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Are Pedestrians Safe In Seattle?

Another pedestrian has been hit and killed while crossing the street in Seattle. Here's another story about a pedestrian who was hit and killed while crossing 23rd Avenue in Seattle's Central District. The pedestrian, a woman in her 20's, died Friday night (Jan. 4, 2008) while crossing the street. The accident occurred around 10 p.m. at the intersection of 23rd Avenue South and South Dearborn Street.
The woman was crossing 23rd Avenue South from east to west when a northbound vehicle on the same street struck her. Seattle fire medics rushed her to Harborview Medical Center, where she was pronounced dead. The driver remained at the scene and cooperated with police officers investigating the accident.
According to a profile of pedestrian fatalities, written by the King County Health Department, pedestrians make up 20 percent of the motor-vehicle fatalities in the county. The national average is 11 percent, and the state average is 12 percent.
A 2005 study looked at the 103 pedestrian fatalities in King County between 2000 and 2003 - an average of 26 a year - to try to find trends or problem areas. Among the key findings: * One in four pedestrians killed was over 60. * The winter months are especially dangerous. * Highway 99 accounted for 10 percent of all pedestrian deaths. * Unsafe crossing practices were to blame for 42 percent of fatalities. * About half of drivers in fatal pedestrian accidents were not charged. * About 60 percent of pedestrian fatalities were on roads with posted speed limits of 35 mph or slower.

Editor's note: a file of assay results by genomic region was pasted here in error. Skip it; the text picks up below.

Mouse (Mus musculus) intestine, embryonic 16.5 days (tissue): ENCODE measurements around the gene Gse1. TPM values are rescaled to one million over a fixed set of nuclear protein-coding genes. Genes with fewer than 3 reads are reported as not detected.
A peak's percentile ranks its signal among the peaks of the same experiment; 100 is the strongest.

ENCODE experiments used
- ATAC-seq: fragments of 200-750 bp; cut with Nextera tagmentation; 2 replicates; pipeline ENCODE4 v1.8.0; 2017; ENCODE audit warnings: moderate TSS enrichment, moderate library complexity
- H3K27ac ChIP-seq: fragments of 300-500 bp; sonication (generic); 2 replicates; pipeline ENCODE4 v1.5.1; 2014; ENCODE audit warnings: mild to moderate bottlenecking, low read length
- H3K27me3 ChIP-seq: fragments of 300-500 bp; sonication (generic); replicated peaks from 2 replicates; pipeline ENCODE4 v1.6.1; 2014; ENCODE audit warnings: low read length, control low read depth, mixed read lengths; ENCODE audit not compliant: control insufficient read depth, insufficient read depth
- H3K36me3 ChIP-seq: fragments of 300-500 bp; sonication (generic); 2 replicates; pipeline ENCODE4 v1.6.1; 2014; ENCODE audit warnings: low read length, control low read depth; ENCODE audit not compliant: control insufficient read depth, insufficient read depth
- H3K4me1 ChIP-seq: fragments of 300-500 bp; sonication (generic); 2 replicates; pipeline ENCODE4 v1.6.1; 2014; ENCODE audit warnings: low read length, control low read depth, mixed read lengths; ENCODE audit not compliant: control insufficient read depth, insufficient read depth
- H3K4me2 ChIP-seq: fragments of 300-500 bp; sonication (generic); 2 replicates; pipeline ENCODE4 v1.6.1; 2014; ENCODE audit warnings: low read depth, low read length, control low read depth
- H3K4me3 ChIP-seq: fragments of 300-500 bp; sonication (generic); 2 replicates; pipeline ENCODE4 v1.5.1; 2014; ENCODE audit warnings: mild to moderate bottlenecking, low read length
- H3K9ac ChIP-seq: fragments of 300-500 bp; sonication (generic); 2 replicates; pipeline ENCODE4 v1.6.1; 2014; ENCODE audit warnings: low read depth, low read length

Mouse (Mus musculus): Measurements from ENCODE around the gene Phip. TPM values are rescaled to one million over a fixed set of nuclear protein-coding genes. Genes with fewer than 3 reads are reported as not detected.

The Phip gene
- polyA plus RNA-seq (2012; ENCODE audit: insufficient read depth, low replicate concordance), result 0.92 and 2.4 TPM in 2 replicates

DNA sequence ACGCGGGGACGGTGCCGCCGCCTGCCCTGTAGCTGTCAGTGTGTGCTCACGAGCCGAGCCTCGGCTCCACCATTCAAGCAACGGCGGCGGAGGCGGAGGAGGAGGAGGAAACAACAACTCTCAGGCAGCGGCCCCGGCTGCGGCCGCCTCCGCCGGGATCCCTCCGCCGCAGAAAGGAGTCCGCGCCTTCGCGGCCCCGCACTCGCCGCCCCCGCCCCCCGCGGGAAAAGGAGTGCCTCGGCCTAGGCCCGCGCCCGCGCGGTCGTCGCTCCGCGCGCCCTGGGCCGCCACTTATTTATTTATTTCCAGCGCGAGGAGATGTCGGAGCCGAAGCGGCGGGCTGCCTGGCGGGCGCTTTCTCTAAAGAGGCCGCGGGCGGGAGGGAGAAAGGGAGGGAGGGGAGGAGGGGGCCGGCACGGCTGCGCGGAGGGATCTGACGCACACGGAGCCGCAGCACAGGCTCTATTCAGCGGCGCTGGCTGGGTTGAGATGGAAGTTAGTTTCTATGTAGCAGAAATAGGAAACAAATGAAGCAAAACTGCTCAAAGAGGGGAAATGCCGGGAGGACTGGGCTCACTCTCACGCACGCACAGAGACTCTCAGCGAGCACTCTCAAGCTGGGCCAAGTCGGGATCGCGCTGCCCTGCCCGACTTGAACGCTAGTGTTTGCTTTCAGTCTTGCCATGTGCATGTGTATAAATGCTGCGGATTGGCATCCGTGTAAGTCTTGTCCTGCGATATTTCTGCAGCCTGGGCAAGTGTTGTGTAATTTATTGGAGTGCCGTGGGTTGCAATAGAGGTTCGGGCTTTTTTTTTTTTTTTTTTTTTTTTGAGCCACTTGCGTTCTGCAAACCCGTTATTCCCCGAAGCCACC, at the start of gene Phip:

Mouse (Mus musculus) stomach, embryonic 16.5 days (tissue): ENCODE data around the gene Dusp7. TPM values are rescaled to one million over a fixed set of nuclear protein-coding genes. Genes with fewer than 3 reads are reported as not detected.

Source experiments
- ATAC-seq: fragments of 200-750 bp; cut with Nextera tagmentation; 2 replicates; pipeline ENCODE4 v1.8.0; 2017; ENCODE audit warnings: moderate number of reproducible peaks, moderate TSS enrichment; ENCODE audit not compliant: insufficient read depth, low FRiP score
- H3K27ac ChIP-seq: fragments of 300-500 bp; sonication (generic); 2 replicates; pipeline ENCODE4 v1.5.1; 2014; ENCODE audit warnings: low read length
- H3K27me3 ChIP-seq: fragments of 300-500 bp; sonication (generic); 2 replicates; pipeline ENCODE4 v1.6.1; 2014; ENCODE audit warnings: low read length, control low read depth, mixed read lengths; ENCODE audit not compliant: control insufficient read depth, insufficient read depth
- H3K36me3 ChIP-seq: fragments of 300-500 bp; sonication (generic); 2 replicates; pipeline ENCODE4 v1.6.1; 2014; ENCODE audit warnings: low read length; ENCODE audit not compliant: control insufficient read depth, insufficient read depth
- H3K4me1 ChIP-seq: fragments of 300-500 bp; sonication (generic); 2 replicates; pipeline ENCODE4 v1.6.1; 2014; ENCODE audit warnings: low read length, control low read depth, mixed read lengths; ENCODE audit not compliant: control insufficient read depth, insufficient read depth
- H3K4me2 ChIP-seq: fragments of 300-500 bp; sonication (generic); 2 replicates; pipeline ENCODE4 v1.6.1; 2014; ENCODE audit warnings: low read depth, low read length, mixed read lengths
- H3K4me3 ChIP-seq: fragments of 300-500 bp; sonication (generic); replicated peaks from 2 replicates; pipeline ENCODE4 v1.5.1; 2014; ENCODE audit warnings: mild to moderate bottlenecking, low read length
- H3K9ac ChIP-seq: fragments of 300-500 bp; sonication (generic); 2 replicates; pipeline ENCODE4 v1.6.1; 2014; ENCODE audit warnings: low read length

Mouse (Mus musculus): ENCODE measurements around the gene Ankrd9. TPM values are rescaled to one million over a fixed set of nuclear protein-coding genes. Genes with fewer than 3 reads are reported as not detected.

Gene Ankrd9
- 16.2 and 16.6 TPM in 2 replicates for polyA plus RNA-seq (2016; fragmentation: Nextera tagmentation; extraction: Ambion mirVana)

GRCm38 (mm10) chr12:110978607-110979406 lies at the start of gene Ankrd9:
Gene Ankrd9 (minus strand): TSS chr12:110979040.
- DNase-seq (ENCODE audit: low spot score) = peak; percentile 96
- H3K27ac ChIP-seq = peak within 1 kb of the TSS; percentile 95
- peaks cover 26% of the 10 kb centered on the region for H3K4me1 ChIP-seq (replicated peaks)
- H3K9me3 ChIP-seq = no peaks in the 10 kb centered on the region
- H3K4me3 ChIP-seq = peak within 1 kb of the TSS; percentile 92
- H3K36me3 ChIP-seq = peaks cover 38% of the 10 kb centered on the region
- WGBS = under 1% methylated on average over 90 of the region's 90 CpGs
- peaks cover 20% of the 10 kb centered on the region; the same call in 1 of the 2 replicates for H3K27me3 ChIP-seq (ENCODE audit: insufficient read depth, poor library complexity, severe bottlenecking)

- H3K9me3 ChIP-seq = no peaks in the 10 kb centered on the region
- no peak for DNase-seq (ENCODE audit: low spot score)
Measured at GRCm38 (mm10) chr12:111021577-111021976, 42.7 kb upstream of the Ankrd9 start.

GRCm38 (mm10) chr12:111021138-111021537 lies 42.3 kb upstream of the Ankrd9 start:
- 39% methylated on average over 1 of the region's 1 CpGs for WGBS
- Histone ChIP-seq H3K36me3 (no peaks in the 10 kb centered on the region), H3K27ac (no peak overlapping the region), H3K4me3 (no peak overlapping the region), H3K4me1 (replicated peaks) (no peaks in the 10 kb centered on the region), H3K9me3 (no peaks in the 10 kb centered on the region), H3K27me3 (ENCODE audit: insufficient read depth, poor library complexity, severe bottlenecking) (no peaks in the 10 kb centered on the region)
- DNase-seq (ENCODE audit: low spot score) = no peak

The report made 10 recommendations, including calling for a county pedestrian-safety conference. It urged police to write more tickets to pedestrians and drivers alike for violating pedestrian-safety laws. Seattle Mayor Greg Nickels introduced a plan to improve pedestrian safety through public-service announcements, signs and route improvements.
Just in my office alone, I've seen an unprecedented number of cases involving pedestrian-auto accidents. Most involve very serious injuries. Some also involve the death of the pedestrian. My own experience tells me that there has been an increase in pedestrian-car accidents. Please, if you will be walking or crossing the streets while it's dark out, try to wear light clothing or reflective clothing so drivers can easily see you. Never let a child cross the street without an adult. And drivers, please slow down, especially in school zones and in areas with high pedestrian traffic.
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